One tactic to try is to divvy your paycheck to multiple accounts, suggests Muscadin. You can do this by either percentage or dollar amount. “Having multiple checking and savings accounts may seem like more of a hassle, but it can actually streamline our spending and saving,” says Muscadin.
For example, Muscadin’s family figured they could save $200 per paycheck. But instead of transferring the money from a checking account, they had it taken out of their paycheck and put directly into their savings account.
You can also split your paycheck so part of it goes toward an account just for paying bills, and another account solely for personal spending. “This requires budgeting in advance and knowing your numbers, but if our goal is to reduce overspending, having a separate checking account that is strictly for personal spending can help,” says Muscadin.
4. Have Sufficient Long-Term Savings or Assets
Once you have enough savings to cover living expenses for a few months, you’ll want to focus on the holy grail, marathon-equivalent of savings: investing for retirement, or acquiring valuable assets like a business or home.
So how do you even get to the point where you have $1 million in your nest egg? Start by getting into the habit of saving, suggests Jackie Cummings Koski, a CEPF®, personal finance educator, and author of Money Letters 2 My Daughter. “No matter how small, just start,” she says. “As your salary begins to increase, so will your savings.The $20 a week you used to save will turn into $50 a week, then $80 a week and so on.”
For long-term goals such as retirement, let the magic of compound growth do the rest of the work by investing in a low-cost index fund, says Cummings Koski. If you’re an investing newbie, get started by using an investing app or discount stock brokerage.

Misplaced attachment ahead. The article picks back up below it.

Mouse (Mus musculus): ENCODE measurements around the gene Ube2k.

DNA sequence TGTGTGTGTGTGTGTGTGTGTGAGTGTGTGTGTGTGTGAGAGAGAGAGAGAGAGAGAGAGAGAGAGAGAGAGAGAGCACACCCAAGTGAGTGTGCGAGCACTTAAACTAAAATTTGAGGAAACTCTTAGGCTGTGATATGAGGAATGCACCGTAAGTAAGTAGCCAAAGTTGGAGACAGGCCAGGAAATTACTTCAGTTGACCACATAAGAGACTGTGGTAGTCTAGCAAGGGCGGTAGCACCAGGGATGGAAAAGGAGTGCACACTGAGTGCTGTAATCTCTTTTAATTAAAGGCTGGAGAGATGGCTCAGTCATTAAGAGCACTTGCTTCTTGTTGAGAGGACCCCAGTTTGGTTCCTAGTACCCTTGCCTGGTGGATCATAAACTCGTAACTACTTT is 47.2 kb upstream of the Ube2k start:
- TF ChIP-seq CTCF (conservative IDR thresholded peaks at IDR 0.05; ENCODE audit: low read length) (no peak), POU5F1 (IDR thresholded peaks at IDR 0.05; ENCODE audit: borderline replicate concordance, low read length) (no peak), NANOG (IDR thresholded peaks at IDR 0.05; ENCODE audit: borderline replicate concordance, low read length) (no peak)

5. Have a Sustainable Debt Load
No matter how much debt you owe, you’ll want to make sure you can afford the payments. If you’re having trouble staying on top of your payments, you’ll want to come up with a debt repayment plan that’s feasible with your budget. When paying off debt, there are several different popular debt repayment strategies, such as the debt avalanche, debt snowball, and the debt blizzard.
Other options include consolidation, or a debt management plan. You shouldn’t live the life of an ascetic and eat only ramen to pay off your debt. The key is to balance happiness in the present with paying for your past (aka debt) and planning for the future.
6. Have a Prime Credit Score
Credit scores for consumers range from 300 to 850. A prime credit score is considered a score ranging from 740 to 799. When trying to boost your credit score, the first step is understanding how your credit score is calculated, explains Cummings Koski. The lion’s share, or 65 percent, of your score is made up of two parts: your payment history (whether or not you’ve been making your payments on time), and how much credit you’re using (your debt) versus your available credit (this is called your debt ratio).